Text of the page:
I Send You Sheep Among a Pack of Wolves

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By: Center For Worklife - Expert Reviewer

I Send You Sheep Among a Pack of Wolves

Office Politics is the inevitable. If you feel uneasy with resolving conflict or looking at it in the eye, you certainly have a hurdle to jump over. Whether you believe in reincarnation, god, or simply the psychology of fear and life, they all basically say the same thing: What you fear most, will ultimately be a repeated theme in your life.

One of the reasons maneuvering politics seems a daunting task makes so many of us uneasy is that complex situations are difficult to read and impossible to control. There are personalities and then there are motivations, which co-habit within each of us and put with that limited resources, decisions, deadlines and power struggles, and anything can happen. But what if you were to take some of the guess-work out, but using a planning-based approach to managing politics? We’ve taught the same method to many male and female executives over the years.  Whenever there is anxiety associated with a situation, that anxiety is usually a result of lack of control. As human beings, for better or worst, we are at ease when we have a certain degree of control. Control and predictability go hand in hand, and if one was to create predictability into the most crucial of organizational interactions, the issue of control, would inadvertently be minimized.

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Table of Contents

Here is a method you can call on for yourself, the next time you are confronted with office politics and really would like to come out of on top rather than run away from. It’s a form of scenario planning if you will, and uses the power of psychology and emotional intelligence to  map out strategies in an algorithm format:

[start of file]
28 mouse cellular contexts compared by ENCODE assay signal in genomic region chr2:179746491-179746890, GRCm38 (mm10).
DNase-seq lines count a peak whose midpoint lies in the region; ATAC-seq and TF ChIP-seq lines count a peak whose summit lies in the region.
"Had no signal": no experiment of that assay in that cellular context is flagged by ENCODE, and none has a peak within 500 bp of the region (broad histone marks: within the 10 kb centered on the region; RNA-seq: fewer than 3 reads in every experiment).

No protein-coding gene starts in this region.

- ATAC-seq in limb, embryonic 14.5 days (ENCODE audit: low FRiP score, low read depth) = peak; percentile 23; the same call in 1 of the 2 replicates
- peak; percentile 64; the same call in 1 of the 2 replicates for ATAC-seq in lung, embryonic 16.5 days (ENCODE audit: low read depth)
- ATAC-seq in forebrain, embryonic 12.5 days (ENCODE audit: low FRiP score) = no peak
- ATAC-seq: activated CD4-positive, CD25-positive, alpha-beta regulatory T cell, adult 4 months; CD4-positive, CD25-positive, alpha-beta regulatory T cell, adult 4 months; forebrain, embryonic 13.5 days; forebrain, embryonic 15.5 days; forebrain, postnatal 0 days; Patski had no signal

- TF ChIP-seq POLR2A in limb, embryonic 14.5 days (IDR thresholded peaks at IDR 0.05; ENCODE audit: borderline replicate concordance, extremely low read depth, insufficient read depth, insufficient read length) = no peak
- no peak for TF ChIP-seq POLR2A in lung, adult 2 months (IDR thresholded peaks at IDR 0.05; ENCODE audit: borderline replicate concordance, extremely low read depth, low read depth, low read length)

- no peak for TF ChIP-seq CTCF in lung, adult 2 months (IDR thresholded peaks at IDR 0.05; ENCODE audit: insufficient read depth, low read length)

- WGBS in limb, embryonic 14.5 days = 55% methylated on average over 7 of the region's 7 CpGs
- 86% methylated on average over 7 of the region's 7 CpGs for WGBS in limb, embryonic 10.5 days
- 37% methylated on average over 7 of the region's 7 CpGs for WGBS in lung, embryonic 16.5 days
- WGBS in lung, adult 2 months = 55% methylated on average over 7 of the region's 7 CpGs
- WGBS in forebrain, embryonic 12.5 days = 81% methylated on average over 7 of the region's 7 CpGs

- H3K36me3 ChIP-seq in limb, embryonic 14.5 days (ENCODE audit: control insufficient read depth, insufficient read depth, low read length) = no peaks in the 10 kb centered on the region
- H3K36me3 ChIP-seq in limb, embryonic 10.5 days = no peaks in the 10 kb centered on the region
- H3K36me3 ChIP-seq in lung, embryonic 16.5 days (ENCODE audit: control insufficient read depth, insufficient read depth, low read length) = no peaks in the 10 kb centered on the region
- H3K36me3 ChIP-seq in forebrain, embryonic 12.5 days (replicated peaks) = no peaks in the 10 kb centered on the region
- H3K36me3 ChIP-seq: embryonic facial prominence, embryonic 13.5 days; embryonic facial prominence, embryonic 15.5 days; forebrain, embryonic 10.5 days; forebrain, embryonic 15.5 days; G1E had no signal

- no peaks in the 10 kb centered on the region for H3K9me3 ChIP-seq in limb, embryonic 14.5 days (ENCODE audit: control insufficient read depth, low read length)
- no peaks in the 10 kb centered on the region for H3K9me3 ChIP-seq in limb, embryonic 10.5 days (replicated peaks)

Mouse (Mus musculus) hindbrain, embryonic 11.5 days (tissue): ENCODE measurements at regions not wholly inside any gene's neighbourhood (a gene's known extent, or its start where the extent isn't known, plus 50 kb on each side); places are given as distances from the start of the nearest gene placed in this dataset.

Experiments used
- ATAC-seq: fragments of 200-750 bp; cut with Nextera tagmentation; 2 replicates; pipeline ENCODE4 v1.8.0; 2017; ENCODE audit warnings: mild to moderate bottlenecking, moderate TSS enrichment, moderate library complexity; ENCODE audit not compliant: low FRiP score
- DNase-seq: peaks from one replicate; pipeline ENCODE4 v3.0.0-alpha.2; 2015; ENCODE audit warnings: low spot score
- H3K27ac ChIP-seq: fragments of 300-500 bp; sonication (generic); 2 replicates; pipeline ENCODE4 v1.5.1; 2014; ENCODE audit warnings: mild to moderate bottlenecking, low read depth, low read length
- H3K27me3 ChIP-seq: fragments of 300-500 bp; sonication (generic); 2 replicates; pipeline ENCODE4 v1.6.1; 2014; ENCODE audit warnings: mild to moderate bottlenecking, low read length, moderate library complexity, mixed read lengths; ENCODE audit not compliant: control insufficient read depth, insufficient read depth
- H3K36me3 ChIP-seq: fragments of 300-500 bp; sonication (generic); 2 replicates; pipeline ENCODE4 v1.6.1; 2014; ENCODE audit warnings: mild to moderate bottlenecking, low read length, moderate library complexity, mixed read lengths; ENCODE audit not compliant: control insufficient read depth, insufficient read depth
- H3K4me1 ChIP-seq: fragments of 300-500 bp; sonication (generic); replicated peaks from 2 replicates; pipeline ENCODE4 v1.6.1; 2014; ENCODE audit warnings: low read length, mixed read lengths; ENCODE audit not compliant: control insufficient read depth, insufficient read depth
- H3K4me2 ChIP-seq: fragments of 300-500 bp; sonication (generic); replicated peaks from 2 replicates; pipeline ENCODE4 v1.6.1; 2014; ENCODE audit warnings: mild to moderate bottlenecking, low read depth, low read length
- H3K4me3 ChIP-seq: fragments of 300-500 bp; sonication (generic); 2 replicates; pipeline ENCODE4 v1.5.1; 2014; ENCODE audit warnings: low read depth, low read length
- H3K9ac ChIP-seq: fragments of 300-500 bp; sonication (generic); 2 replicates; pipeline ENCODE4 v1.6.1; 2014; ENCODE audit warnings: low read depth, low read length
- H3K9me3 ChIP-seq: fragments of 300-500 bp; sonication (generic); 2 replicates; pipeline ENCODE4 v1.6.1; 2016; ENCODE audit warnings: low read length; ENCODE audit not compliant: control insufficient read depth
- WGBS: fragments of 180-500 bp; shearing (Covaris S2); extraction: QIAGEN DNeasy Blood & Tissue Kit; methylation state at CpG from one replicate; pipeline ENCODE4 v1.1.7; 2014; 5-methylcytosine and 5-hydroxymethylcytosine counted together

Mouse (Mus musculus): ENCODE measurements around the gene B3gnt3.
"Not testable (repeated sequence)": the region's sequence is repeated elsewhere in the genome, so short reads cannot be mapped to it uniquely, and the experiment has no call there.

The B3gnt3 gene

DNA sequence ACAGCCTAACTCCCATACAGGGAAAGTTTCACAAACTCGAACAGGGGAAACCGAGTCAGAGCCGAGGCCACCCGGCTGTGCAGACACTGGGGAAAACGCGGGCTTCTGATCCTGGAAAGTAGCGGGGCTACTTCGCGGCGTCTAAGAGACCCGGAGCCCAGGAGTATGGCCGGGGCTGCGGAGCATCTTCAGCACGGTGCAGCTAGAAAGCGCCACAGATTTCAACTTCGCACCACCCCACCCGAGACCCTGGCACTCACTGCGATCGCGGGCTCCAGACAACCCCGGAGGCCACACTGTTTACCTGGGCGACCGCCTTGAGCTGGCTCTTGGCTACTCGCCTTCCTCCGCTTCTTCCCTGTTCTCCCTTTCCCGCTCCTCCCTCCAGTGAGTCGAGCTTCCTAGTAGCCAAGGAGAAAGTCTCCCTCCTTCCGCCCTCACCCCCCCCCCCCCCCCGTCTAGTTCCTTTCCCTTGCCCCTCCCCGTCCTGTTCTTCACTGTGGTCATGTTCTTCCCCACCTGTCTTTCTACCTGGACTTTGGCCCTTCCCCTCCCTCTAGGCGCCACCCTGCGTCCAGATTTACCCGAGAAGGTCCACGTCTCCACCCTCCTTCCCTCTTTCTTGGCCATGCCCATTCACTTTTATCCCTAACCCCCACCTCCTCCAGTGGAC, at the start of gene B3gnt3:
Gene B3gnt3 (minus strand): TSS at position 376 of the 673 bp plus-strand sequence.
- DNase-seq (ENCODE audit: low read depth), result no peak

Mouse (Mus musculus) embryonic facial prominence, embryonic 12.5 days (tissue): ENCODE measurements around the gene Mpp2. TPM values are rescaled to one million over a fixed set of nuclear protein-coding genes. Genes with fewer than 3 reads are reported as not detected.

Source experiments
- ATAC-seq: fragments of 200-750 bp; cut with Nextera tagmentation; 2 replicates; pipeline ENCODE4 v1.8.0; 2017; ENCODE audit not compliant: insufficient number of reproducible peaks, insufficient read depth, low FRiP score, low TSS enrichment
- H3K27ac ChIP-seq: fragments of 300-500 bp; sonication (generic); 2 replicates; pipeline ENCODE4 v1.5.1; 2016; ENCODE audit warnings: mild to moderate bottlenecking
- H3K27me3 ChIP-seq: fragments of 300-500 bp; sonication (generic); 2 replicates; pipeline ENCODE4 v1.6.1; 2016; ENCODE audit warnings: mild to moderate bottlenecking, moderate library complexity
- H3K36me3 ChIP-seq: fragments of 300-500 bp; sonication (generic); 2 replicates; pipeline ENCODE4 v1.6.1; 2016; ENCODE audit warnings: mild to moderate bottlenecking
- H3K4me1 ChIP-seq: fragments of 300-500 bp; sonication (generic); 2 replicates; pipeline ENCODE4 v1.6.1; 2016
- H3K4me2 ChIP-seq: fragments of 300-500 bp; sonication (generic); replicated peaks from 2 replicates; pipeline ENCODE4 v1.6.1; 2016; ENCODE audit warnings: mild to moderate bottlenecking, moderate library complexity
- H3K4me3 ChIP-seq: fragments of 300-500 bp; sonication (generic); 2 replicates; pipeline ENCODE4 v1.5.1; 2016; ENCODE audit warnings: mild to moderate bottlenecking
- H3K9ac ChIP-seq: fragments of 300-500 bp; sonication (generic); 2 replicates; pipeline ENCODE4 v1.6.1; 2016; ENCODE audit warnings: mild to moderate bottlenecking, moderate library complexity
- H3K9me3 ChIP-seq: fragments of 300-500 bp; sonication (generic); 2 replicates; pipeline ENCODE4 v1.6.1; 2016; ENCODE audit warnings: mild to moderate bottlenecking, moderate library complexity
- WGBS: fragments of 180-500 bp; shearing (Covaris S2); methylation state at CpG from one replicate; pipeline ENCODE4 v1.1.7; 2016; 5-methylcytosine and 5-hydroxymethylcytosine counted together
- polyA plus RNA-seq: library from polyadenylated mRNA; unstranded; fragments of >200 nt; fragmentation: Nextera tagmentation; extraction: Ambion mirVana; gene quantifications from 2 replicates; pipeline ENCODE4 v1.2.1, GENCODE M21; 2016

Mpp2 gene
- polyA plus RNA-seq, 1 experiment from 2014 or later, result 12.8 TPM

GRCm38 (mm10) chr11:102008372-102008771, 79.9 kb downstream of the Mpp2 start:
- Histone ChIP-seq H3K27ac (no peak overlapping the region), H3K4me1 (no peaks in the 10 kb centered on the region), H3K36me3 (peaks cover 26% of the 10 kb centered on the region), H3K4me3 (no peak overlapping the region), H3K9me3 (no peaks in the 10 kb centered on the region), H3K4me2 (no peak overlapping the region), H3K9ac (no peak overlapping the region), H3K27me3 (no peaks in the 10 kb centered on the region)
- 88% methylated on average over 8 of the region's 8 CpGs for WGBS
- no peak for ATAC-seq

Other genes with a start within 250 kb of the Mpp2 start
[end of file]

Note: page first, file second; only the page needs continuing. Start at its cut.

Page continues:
To keep up with the players and be in a position to advocate for your specific agenda, maps out potential scenarios according to three separate quadrants—personalities, motivations, and variables.

Lets say you attend an annual planning meeting that is fraught with politics. Here’s how you can do your homework. Map out the personalities involved to help you plan and strategize how each individual might react to your agenda. Then add in each individual’s motivations to analyze and compare what you believe each person would expect to accomplish. Finally, take an inventory of other relevant variables that you can anticipate. These are factors that might lead individuals to go one way or another as the meeting plays out. This process can help you create some real options, feel prepared, and remain calm and in control in most political situations rather than feeling ambushed, like a sheep among wolves.

Oh and the next time you notice politics at play, rather than maneuvering it, which implies a degree of passivity, think empowerment, and how you can play the game to come on top.

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